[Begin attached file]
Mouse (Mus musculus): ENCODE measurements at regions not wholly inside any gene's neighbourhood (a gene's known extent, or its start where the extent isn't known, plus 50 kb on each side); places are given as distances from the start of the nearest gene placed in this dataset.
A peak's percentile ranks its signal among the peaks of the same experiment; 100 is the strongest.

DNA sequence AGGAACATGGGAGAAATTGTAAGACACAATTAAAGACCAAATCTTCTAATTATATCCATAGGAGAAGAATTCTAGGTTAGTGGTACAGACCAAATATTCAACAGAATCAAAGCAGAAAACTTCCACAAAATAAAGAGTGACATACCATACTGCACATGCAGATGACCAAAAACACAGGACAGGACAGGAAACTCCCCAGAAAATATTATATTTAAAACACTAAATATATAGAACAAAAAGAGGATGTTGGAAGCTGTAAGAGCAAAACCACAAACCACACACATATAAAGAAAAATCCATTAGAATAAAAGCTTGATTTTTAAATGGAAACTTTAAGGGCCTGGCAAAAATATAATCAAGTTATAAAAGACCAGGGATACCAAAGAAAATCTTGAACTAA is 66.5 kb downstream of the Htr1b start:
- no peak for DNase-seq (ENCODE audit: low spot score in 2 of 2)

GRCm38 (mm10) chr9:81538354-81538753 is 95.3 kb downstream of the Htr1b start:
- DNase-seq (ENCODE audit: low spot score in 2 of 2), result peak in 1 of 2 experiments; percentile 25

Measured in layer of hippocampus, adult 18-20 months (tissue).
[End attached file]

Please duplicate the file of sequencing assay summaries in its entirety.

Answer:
Mouse (Mus musculus): ENCODE measurements at regions not wholly inside any gene's neighbourhood (a gene's known extent, or its start where the extent isn't known, plus 50 kb on each side); places are given as distances from the start of the nearest gene placed in this dataset.
A peak's percentile ranks its signal among the peaks of the same experiment; 100 is the strongest.

DNA sequence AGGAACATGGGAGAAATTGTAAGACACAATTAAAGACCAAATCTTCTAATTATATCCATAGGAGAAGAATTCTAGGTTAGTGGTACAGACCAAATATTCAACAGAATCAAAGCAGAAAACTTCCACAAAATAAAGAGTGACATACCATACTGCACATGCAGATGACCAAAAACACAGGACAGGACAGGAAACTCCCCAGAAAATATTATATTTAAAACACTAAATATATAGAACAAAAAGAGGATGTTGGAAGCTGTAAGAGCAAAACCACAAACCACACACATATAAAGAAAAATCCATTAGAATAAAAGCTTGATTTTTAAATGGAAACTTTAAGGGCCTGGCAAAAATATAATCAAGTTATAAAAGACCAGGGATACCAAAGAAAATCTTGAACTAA is 66.5 kb downstream of the Htr1b start:
- no peak for DNase-seq (ENCODE audit: low spot score in 2 of 2)

GRCm38 (mm10) chr9:81538354-81538753 is 95.3 kb downstream of the Htr1b start:
- DNase-seq (ENCODE audit: low spot score in 2 of 2), result peak in 1 of 2 experiments; percentile 25

Measured in layer of hippocampus, adult 18-20 months (tissue).